The next two years of my life were passed in the comparatively uneventful employment as a clerk in the office of Messrs. Hullett Brothers and Company, South American merchants, in Austin Friars, London. This position my father had helped to secure through his considerable trade connections. The firm stipulated with my father that I should take daily lessons in the Spanish language from Mr. McHenry by whose professional capacity, aided to a considerable extent by my previous knowledge of Latin and French, I became speedily qualified to play the part of interpreter and cicerone to an eminent South American statesman, Don Manuel de Sarratea, on his diplomatic visit to this country.
This gentleman being consigned to the commercial courtesy and personal friendship of my employers, it was my good fortune to be assigned in aid of his linguistic deficiency and my perverse stupidity to refuse a handsome offer to accompany him on his return home to the River Plate. My ordinary occupation, however, was that of a shipping clerk, necessitating daily visits to the docks and their neighbourhood; a circumstance which again brought me into contact with the men that form the life blood of this great county.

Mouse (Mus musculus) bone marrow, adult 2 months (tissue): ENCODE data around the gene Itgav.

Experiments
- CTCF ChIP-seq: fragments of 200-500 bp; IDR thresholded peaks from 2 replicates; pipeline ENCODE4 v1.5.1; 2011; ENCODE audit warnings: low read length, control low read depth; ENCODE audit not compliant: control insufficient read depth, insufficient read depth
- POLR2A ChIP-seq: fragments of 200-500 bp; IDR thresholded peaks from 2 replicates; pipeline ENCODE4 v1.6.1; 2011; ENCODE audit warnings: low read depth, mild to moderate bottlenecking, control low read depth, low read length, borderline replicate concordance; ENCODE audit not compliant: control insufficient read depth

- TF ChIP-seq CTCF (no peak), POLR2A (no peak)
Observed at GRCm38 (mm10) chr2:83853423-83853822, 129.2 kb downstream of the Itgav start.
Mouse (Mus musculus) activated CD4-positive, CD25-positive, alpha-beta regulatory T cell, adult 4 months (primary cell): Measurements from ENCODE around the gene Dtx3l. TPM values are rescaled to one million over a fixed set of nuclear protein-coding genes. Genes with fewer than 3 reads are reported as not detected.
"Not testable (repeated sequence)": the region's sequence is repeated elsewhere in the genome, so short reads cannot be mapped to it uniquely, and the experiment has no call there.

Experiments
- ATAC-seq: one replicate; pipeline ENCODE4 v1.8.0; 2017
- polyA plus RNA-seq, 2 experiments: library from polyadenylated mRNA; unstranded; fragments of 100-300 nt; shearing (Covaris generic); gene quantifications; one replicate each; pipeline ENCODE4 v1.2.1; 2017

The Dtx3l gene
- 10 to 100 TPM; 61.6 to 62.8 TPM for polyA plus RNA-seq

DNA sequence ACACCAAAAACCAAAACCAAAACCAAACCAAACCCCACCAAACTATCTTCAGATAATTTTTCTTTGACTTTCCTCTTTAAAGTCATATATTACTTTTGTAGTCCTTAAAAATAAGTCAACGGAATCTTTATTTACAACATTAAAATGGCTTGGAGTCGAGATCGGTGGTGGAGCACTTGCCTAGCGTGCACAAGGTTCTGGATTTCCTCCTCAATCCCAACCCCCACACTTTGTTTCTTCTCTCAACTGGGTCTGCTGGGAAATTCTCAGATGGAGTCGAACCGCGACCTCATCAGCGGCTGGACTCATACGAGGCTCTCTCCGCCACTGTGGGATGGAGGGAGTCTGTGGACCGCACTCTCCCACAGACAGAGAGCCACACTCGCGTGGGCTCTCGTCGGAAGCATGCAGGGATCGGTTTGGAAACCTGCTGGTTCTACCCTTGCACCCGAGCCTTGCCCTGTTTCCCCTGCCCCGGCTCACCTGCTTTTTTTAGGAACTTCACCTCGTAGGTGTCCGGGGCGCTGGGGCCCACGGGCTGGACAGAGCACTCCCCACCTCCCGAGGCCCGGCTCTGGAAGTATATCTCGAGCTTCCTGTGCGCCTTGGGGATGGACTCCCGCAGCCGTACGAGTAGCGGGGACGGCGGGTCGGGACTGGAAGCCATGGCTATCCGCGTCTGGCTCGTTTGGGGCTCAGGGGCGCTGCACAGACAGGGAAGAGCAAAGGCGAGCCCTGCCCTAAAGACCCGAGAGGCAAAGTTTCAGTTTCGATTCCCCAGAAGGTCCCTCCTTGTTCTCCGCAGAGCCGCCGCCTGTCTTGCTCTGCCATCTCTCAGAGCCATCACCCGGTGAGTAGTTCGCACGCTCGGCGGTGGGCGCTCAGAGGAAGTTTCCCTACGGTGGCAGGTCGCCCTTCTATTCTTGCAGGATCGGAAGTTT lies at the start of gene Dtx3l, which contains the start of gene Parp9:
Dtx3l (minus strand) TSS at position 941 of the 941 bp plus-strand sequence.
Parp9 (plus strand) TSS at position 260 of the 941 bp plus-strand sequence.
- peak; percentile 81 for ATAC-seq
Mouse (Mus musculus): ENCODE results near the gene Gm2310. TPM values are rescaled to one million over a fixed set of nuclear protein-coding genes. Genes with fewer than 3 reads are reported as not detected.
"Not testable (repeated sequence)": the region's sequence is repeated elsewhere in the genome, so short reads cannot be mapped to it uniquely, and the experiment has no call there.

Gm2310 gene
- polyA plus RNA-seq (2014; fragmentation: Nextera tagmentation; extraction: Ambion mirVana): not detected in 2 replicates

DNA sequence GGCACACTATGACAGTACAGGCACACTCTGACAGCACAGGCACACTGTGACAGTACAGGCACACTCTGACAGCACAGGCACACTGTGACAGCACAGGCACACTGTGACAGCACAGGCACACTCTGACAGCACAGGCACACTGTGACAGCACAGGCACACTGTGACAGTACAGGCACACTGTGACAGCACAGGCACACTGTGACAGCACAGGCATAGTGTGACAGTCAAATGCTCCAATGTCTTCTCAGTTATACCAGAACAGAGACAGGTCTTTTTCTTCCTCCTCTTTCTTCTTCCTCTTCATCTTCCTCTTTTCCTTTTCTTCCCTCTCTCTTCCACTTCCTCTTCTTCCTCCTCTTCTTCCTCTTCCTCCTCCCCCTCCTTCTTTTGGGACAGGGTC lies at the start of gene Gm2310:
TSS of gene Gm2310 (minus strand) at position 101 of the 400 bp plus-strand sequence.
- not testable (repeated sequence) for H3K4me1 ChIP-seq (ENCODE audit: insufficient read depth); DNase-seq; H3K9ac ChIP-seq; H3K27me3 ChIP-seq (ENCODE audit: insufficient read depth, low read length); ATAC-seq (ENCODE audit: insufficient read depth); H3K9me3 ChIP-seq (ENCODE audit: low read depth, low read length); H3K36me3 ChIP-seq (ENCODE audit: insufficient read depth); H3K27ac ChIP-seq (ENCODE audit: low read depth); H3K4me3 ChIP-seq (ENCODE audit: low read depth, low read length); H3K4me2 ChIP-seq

I spent hours of my leisure time listening to the stories of some mighty adventure in some far off land. These tales from the mouth of the merchant seamen also told of the savagery towards the African natives; and also of that which, on capture, they had to endure on board ship throughout their journey to the New World. The sickness was even the more heart felt when the tales of savagery by those in office towards the hardworking tar. It was thus that I learned of the hardships of man and their continual difficulty to survive in this the greatest of all countries.
It was thus that forced my hand to pen the letter to His Royal Highness the Prince Regent and present a poem from the heart entitled TRUE PATRIOTISM!